Colonization of the gastrointestinal and genitourinary tracts of pregnant women with group B Streptococcus (GBS) can result in vertical transmission to neonates during labor/delivery. GBS infections in neonates can cause severe complications, such as sepsis, meningitis, and pneumonia. Accurate detection is critical because administration of intrapartum antibiotics can significantly reduce transmission. We compared the clinical sensitivities of three nucleic acid amplification tests (NAATs), the Hologic Panther Fusion GBS, Luminex Aries GBS, and Cepheid Xpert GBS LB assays, to that of the standard of care culture method rec...
Source: Journal of Clinical Microbiology - Category: Microbiology Authors: Tags: Bacteriology Source Type: research
CONCLUSION: This is the first cohort study to assess GBS colonization in Western Australian pregnant women and will be highly beneficial for guiding clinical practice and future therapeutic options, in particular, the selection of suitable vaccine candidates. PMID: 31013212 [PubMed - as supplied by publisher]
Source: Journal of Medical Microbiology - Category: Microbiology Authors: Tags: J Med Microbiol Source Type: research
In this study they also showed PTX3 localized in NETs formed after neutrophil activation (5). Proteomics analysis revealed that PTX3 forms complexes with two anti-microbial proteins [azurocidin (AZU1) and myeloperoxidase (MPO)] associated to NETs (30). More recently, PTX3 localization in NETs has been confirmed, and the colocalization with AZU1 and MPO has been defined more accurately (31). Further investigation will be needed to understand the involvement of PTX3 interaction with AZU1 and MPO in their antibacterial role during NET formation. Regulation of Complement Activation PTX3 interaction with microorganisms is not...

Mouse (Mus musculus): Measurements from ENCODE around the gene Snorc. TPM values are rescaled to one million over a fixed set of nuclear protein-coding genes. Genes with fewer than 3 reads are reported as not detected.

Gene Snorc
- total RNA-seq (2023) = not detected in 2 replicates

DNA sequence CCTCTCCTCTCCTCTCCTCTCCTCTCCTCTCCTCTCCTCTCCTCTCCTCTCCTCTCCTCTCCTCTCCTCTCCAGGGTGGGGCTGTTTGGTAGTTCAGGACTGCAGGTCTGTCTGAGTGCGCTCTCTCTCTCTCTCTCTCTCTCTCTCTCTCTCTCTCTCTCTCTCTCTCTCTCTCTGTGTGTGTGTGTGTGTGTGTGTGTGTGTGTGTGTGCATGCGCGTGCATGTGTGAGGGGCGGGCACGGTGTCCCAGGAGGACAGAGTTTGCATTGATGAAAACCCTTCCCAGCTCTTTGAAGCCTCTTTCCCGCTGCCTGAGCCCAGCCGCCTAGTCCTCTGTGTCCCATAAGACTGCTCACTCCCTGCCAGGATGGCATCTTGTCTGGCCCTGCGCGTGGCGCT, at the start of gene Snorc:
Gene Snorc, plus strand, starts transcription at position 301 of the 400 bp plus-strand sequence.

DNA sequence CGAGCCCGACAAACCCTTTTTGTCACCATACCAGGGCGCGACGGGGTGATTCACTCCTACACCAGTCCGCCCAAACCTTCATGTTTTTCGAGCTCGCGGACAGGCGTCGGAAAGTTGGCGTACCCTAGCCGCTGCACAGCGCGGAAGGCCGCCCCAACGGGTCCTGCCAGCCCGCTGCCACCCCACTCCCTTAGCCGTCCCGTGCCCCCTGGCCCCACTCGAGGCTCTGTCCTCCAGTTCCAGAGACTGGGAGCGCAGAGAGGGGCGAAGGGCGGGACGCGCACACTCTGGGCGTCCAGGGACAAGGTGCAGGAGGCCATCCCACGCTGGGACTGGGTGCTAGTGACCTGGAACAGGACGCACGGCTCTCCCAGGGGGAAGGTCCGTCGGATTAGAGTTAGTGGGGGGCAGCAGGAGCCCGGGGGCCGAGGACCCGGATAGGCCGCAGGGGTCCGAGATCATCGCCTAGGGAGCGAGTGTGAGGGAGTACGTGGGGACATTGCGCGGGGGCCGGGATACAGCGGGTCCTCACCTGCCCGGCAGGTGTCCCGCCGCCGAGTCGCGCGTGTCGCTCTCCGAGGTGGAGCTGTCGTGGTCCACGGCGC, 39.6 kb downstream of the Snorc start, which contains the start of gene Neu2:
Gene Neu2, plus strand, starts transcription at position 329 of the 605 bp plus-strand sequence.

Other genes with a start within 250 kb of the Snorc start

Source: Frontiers in Immunology - Category: Allergy & Immunology Source Type: research
by Joyce Marinho de Souza, Rog ério Giuffrida, Ana Paula Marques Ramos, Glilciane Morceli, Camila H. Coelho, Marcus Vinícius Pimenta Rodrigues Syphilis is a Sexually Transmitted Infection (IST) with significant importance to public health, due to its impact during pregnancy (Gestational Syphilis—GS); especially because syphilis can affect fetus and neonates’ development (mother-to-child transmission—MTCT of syphilis), by increasing susceptibility to abortion, premature birth, skeletal malformations, meningitis and pneumonia. Measures to control and eliminate MTCT of syphilis have failed on ...
Source: PLoS Neglected Tropical Diseases - Category: Tropical Medicine Authors: Source Type: research
Publication date: Available online 31 January 2019Source: Journal of Molecular BiologyAuthor(s): Blair Armistead, Elizabeth Oler, Kristina Adams Waldorf, Lakshmi RajagopalAbstractGroup B Streptococcus (GBS) is a β-hemolytic Gram-positive bacterium that colonizes the lower genital tract of approximately 18% of women globally as an asymptomatic member of the gastrointestinal and/or vaginal flora. If established in other host niches, however, GBS is highly pathogenic. During pregnancy, ascending GBS infection from the vagina to the intrauterine space is associated with preterm birth, stillbirth, and fetal injury. In addi...
Source: Journal of Molecular Biology - Category: Molecular Biology Source Type: research
LITFL • Life in the Fast Lane Medical Blog LITFL • Life in the Fast Lane Medical Blog - Emergency medicine and critical care medical education blog aka Tropical Travel Trouble 009 The diagnosis of HIV is no longer fatal and the term AIDS is becoming less frequent. In many countries, people with HIV are living longer than those with diabetes. This post will hopefully teach the basics of a complex disease and demystify some of the potential diseases you need to consider in those who are severely immunosuppressed. While trying to be comprehensive this post can not be exhaustive (as you can imagine any patient with ...
Source: Life in the Fast Lane - Category: Emergency Medicine Authors: Tags: Clinical Cases Tropical Medicine AIDS art cryptococcoma cryptococcus HIV HIV1 HIV2 PEP PrEP TB toxoplasma tuberculoma Source Type: blogs
More News: Health | Men | Meningitis | Pneumonia | Pregnancy | Women